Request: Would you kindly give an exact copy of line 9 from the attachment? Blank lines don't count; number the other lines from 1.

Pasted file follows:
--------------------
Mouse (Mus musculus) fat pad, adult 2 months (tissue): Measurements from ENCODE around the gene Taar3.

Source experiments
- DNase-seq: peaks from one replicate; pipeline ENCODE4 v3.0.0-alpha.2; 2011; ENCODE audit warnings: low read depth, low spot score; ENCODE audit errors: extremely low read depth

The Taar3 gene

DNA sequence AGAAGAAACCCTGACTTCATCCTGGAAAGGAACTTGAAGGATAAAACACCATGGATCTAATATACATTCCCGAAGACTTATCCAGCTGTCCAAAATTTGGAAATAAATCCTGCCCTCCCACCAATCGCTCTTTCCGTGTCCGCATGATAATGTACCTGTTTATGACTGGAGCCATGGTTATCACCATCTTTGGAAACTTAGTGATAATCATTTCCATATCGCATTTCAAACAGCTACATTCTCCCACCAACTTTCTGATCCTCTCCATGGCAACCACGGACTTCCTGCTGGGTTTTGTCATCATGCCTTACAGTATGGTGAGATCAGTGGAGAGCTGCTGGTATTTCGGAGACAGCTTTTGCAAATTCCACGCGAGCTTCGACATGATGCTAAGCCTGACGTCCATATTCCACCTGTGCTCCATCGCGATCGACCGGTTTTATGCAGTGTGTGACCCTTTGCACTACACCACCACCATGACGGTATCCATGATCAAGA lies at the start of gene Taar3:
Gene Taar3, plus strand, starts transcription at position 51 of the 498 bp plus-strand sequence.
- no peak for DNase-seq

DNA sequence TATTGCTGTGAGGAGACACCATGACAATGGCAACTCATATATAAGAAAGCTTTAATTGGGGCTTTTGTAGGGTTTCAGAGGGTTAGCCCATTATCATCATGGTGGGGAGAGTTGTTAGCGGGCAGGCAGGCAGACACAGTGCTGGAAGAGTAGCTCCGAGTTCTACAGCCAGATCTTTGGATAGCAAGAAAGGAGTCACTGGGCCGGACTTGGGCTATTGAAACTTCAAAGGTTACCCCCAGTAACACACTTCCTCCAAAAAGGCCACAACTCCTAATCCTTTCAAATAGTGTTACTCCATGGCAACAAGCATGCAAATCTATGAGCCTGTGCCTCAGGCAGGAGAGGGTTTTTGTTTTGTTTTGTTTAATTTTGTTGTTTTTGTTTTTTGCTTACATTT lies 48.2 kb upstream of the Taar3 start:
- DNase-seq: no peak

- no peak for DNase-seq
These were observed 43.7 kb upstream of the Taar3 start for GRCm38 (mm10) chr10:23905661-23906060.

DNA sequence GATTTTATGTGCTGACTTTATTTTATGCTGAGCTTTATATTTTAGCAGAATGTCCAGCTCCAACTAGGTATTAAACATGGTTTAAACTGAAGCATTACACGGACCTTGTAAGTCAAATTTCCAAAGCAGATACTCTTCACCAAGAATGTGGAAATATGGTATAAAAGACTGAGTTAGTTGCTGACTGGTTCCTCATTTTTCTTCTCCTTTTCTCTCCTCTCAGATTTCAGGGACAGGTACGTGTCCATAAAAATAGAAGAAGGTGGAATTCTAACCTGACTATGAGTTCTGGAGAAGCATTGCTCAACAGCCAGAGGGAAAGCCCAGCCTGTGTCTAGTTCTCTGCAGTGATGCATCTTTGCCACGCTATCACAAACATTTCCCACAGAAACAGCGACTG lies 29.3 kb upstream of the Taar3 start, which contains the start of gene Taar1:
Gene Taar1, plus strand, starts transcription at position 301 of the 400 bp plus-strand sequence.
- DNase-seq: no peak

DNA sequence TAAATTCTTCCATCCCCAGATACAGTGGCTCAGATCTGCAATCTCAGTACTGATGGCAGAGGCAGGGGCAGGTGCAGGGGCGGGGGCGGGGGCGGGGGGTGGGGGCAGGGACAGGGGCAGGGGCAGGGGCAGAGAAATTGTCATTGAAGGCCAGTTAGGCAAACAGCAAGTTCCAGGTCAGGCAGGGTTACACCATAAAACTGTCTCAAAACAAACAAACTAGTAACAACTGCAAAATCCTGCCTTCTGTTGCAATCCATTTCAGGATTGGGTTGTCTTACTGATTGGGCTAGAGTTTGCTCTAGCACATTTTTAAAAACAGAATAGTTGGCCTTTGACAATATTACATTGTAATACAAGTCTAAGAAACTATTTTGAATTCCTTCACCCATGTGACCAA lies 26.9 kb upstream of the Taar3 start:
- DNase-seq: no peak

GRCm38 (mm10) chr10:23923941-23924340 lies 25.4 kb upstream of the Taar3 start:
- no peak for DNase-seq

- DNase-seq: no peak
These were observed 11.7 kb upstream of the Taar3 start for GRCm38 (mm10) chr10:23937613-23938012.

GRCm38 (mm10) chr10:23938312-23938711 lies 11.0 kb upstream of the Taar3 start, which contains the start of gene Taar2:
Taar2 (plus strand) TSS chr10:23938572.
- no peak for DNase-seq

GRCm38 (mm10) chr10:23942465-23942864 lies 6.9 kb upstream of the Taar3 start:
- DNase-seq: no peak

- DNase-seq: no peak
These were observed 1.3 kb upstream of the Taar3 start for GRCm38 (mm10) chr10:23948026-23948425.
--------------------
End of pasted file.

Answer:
- DNase-seq: no peak